The images that accompany the many voices show computer generated islands in which digital waves turn into digital grains of desert sand, presenting the viewer with a dystopian vision, in which an unfolding ecological catastrophe is implied.

Silent Echoes has received financial support from the Mondriaan Fonds

And Still, It Remains

Categories
documentary film short sound

Directed by Arwa Aburawa and Turab Shah
Cinamatography by Turab Shah
Edited by Arwa Aburawa
Sound Design by Sami El-Enany
Produced by Other Cinemas

LUX
Open City Documentary Festival
Liverpool Arab Arts Festival

‘And still, it remains’ is a new artists’ film that examines time, toxic colonialism and how we survive the end of our world. In 2021, radioactive sand resulting from French nuclear bombs travelled in the winds all the way from the Algerian Sahara back to France. The bombs had been detonated in Algeria back in the 1960s. These returning winds were a reminder that the environmental legacies of colonialism cannot be forgotten or contained; it also raised the more pertinent question of how people live with the afterlife of toxic colonialism.

‘And still, it remains’ spends time with the residents of a village in the Hoggar Mountains of Algeria who live surrounded by ancient rock art and the legacy of France’s nuclear bombs. Exploring their migration to the area, faith, their way of life, colonialism and the nuclear bombs, the film asks: What does it mean to live in such intimacy with toxic colonialism? What understanding is gained from this proximity? The feminist thinker bell hooks talks about a particular way of knowing that comes from experience – “it’s a deep understanding that is often expressed through the body, as what they know has been deeply inscribed on it.” How do people make sense of what happened to them? What are their ideas of justice? And finally, how do they find a way to carry on?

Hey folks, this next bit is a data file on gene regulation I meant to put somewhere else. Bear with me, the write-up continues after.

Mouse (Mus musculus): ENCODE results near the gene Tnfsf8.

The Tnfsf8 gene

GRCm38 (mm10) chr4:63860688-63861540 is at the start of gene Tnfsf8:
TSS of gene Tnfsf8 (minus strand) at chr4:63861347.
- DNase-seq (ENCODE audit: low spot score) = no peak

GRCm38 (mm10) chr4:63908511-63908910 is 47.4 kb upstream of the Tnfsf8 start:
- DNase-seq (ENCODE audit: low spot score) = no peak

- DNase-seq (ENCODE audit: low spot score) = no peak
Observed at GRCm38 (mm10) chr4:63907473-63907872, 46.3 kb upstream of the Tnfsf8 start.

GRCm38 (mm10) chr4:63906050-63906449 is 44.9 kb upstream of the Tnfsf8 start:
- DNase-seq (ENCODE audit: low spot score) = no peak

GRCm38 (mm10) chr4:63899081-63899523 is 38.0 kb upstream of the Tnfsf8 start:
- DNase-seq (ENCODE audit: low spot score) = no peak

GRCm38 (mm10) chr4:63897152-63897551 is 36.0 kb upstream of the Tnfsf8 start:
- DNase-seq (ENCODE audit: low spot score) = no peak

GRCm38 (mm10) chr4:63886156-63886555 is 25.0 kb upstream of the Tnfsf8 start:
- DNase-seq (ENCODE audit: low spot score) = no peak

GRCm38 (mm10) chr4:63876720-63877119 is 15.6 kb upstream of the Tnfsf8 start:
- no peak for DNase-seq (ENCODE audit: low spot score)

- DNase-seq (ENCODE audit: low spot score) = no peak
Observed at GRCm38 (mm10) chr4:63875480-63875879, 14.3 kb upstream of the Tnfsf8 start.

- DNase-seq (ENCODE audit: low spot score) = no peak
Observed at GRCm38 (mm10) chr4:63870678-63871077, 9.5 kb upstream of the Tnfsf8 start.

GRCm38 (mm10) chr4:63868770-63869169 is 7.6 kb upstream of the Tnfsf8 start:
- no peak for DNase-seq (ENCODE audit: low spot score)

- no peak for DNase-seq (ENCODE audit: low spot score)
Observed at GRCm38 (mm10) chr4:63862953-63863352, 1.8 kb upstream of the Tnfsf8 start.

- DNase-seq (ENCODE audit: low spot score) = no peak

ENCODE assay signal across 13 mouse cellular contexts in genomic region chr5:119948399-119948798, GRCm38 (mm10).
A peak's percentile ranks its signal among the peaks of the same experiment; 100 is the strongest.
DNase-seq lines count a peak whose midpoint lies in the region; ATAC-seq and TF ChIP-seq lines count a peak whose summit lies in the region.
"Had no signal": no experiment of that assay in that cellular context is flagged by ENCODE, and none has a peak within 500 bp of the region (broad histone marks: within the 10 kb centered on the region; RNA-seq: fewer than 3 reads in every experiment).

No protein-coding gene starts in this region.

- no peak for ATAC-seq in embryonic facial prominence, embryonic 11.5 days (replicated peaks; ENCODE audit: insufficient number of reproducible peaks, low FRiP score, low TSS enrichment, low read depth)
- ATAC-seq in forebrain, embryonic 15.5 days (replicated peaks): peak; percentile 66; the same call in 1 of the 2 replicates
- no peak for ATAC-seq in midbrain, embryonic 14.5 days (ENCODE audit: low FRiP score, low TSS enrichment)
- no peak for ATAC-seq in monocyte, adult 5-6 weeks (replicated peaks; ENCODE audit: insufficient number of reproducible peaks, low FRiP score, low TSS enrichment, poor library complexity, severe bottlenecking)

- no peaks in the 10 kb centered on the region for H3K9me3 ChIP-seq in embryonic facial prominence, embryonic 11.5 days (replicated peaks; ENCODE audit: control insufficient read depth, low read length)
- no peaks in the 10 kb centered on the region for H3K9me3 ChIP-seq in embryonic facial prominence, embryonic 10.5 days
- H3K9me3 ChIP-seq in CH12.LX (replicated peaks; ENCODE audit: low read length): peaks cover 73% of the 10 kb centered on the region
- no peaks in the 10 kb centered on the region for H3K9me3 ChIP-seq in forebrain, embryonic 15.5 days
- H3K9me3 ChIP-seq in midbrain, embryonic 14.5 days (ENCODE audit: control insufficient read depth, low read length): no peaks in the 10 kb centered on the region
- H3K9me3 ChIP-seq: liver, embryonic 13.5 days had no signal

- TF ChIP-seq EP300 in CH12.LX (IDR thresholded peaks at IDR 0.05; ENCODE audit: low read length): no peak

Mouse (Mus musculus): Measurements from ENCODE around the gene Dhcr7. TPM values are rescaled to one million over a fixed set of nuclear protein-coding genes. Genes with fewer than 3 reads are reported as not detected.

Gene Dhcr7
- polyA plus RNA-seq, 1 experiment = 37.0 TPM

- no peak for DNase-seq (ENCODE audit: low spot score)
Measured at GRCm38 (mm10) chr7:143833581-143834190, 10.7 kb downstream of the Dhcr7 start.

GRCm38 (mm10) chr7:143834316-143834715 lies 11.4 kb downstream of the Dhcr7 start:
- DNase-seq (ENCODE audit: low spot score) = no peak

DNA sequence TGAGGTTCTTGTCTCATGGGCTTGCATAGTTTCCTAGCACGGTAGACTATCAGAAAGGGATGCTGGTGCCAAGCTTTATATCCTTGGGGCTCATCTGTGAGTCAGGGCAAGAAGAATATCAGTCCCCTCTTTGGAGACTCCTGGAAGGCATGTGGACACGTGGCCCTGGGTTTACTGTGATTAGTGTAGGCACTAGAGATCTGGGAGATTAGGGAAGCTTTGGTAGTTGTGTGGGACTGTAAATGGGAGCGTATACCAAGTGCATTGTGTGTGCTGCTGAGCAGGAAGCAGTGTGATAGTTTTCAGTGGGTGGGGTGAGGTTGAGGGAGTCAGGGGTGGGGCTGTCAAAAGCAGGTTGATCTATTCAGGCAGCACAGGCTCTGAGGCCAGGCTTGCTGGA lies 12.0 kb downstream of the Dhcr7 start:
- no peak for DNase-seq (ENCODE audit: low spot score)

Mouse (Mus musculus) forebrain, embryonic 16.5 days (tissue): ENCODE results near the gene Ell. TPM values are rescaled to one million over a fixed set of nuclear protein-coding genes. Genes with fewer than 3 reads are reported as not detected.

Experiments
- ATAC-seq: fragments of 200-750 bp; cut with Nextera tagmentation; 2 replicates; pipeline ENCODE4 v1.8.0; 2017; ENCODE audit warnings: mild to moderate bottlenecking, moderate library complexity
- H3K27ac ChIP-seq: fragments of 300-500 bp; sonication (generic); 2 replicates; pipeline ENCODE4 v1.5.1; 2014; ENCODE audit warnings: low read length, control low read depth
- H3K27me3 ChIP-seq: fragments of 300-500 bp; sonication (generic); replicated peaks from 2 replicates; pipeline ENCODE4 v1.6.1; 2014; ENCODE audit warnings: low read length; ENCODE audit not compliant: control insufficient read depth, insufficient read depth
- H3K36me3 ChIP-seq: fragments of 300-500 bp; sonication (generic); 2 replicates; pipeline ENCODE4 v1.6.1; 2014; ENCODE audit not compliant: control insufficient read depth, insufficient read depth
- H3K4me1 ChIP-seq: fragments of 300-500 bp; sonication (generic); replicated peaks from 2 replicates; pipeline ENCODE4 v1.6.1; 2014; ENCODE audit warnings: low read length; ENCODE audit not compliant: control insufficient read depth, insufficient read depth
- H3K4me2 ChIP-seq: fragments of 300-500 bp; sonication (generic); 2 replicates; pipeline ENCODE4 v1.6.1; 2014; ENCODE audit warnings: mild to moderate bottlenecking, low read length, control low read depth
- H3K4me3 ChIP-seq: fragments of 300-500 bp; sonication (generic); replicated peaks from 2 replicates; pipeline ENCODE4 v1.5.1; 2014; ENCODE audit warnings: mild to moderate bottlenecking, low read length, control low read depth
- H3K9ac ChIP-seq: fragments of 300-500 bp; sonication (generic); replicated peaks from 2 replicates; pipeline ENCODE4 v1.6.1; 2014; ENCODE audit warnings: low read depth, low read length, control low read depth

‘And still, it remains’ is presented in collaboration with Open City Documentary Festival (6-12 September 2023) and was commissioned by Liverpool Arab Arts Festival, supported using funds from Arts Council England and The Elephant Trust.

Directed by Arwa Aburawa and Turab Shah
Cinamatography by Turab Shah
Edited by Arwa Aburawa
Sound Design by Sami El-Enany
Produced by Other Cinemas

LUX
Open City Documentary Festival
Liverpool Arab Arts Festival